The conference covered a wide variety of areas starting with the opening address by the Director General of UNESCO, Mr. Koichiro Matsuura. The background on the WCHE and copies of the programme, speeches and presentations can be found at www.unesco.org/en/education. The opening speech was followed by messages from major stakeholders including the Secretary-General of OECD; the European Commissioner for External Relations and Neighborhood Policy; the European Union; wife of the Vice-President of the United States, Dr. Jill Biden; Her Excellency Dame Pearlette Louisy, Governor-General of Saint Lucia. These were followed by the keynote address by the Minister for Education of China, followed by panel discussions (these speeches can also be accessed at our website at www.usp.ac.fj). A major speech by the UNESCO’s Head of the Higher Education Division, Mr. Georges Haddad then followed, with reports being presented from each of the regional preparatory conferences.
The mid-morning session covered the significant changes occurring in global higher education and comprised major presentations covering the main report on world higher education. This was followed by presentations on three main areas of internationalization, regionalization and globalization of higher education issues of equity access and quality and finally learning research and innovation. The world conferences also had a plannery roundtable on Africa looking at higher education in Africa as well as a roundtable social responsibility of higher education addressing the challenges of our time. There were a number of parallel discussions round these three things which took up most of Tuesday, Wednesday there were special sessions on discussion stakeholders including Ministers, Institutes and Civil Society and the closing afternoon session had presentations from Mr. Fernando Haddad, Minister for Education from Brazil as well as Honourable Mr. Shri Kapil Sibal, Minister for Human Resource from India and then other speakers looking at where higher education was going and acting on the ideas of debate.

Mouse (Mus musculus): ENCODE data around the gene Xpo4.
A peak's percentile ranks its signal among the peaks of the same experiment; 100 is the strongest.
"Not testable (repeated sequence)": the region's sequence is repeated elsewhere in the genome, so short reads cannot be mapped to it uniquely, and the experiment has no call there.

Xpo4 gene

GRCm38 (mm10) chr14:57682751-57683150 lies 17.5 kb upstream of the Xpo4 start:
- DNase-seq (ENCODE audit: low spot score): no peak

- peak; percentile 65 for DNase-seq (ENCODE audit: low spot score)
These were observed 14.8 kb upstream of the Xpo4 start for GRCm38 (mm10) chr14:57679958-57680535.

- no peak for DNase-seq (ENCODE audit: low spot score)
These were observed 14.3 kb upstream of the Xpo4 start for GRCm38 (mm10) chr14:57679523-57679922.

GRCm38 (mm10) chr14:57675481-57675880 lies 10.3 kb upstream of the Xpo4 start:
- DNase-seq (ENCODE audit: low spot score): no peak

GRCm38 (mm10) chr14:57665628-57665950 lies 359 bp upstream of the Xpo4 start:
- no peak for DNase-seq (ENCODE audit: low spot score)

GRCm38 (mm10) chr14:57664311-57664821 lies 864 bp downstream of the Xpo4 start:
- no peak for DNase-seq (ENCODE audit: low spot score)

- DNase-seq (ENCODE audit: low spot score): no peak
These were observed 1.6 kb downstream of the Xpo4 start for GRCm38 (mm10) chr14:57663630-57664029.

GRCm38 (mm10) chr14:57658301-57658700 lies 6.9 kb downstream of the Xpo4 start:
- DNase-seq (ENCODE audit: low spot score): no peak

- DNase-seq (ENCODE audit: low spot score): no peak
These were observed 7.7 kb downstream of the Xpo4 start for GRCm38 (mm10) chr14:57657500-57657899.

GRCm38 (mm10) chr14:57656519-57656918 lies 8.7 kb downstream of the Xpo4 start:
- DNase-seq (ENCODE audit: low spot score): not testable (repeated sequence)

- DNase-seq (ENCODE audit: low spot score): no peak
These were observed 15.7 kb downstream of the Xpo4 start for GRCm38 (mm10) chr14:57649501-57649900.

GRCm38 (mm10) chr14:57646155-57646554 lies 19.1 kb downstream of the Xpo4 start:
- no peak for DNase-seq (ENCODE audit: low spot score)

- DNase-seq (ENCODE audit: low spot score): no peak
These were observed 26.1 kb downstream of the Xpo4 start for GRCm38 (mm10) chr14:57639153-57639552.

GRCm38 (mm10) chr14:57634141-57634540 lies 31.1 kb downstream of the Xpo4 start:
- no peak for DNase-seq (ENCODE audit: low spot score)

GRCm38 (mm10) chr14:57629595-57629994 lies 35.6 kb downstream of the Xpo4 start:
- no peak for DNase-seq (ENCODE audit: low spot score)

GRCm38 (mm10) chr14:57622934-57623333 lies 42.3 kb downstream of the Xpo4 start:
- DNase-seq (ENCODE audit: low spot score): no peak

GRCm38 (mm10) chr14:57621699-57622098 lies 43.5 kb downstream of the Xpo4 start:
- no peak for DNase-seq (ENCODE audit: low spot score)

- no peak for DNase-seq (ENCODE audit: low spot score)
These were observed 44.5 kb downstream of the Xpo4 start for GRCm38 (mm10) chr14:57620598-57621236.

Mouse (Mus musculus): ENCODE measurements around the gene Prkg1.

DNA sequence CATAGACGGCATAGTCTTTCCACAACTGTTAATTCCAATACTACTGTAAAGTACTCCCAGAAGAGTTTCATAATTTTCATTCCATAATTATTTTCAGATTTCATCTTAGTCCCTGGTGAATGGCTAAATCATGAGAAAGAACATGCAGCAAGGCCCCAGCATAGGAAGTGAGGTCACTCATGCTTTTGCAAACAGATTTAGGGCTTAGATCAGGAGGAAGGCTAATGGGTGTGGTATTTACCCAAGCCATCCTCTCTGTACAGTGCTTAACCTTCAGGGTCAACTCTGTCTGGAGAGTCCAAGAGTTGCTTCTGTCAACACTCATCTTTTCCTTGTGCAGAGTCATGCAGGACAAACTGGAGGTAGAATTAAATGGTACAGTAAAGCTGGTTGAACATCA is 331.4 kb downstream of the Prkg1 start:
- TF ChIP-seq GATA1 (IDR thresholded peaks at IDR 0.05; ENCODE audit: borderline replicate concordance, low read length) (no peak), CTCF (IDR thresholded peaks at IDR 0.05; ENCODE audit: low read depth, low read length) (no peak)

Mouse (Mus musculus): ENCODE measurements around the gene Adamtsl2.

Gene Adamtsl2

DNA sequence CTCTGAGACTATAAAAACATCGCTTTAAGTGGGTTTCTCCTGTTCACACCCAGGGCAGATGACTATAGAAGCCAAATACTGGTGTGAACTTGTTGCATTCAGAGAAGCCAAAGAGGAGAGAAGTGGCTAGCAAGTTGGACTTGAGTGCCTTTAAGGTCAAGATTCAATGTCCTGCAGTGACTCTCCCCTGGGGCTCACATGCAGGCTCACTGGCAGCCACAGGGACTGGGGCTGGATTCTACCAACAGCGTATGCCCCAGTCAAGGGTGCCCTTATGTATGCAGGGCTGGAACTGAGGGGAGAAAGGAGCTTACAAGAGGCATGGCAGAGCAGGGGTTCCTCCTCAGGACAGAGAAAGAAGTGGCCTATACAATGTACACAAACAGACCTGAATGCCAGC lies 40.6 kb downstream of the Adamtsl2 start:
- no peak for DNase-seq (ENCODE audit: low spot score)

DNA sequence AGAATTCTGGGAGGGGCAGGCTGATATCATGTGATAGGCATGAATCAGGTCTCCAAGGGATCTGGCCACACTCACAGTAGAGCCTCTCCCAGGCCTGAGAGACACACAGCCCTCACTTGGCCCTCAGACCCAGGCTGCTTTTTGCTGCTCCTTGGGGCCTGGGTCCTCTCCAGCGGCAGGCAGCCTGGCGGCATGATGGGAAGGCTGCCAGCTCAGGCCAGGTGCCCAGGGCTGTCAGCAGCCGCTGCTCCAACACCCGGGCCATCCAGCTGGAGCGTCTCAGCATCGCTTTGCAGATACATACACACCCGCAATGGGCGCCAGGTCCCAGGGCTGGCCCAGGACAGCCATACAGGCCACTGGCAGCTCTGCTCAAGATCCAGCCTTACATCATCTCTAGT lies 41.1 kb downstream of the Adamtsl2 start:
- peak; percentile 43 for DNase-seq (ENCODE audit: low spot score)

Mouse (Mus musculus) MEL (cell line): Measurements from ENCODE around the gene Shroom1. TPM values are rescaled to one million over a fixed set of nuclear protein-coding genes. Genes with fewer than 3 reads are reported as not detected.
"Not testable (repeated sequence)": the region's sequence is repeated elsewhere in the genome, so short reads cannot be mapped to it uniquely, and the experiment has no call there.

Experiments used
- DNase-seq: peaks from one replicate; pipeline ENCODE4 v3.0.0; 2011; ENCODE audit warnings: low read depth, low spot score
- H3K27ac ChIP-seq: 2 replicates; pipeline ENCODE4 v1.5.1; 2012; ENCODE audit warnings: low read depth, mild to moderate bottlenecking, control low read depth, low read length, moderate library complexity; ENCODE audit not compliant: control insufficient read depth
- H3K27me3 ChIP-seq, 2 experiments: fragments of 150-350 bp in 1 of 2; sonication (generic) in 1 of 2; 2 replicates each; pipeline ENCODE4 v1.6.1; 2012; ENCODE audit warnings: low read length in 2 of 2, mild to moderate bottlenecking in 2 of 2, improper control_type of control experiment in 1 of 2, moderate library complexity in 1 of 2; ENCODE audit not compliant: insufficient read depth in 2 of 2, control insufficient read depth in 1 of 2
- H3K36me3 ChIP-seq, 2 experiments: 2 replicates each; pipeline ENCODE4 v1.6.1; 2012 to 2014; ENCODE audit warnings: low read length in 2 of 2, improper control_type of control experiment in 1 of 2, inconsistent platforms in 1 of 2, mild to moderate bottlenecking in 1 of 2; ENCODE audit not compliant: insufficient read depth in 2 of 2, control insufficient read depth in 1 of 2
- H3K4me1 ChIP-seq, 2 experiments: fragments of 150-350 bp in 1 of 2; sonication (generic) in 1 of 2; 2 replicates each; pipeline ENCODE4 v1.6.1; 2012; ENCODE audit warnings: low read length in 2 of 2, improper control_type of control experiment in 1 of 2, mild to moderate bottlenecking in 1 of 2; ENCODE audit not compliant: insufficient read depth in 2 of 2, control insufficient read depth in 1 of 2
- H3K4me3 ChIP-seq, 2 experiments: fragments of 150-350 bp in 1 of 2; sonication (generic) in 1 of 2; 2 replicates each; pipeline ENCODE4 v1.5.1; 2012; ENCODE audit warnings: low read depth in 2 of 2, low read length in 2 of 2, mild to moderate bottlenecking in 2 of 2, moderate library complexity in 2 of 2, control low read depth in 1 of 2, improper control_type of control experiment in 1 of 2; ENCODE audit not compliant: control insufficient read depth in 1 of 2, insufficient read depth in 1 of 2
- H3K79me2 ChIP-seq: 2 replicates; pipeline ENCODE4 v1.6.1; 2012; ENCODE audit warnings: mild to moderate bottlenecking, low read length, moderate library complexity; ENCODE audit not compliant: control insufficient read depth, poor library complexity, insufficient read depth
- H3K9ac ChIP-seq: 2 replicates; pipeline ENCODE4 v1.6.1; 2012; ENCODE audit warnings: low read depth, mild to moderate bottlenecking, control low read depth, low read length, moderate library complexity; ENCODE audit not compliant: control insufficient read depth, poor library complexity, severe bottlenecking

The closing ceremony looked at the way forward for higher education and research, commitments by UNESCO and partners and presentation of reports from general rapporteurs, and finally the adoption the conference Communiqué and closing remarks by the Director-General of UNESCO. The World Conference was an important opportunity to follow what was happening globally, regionally and nationally. Importantly also, it also allowed making of some new connections and reinforcement of some of the existing ones. I came away from the conference basically with ideas that re-inforce the importance of relevance; the absolutely significant role that quality assurance should play in higher education; the importance of cooperation and networking; the critically important roles of research and innovation. I will be giving a detailed presentation to SMT and I hope that over time many of the points raised and which we have internalized will assist in the future activities of the university.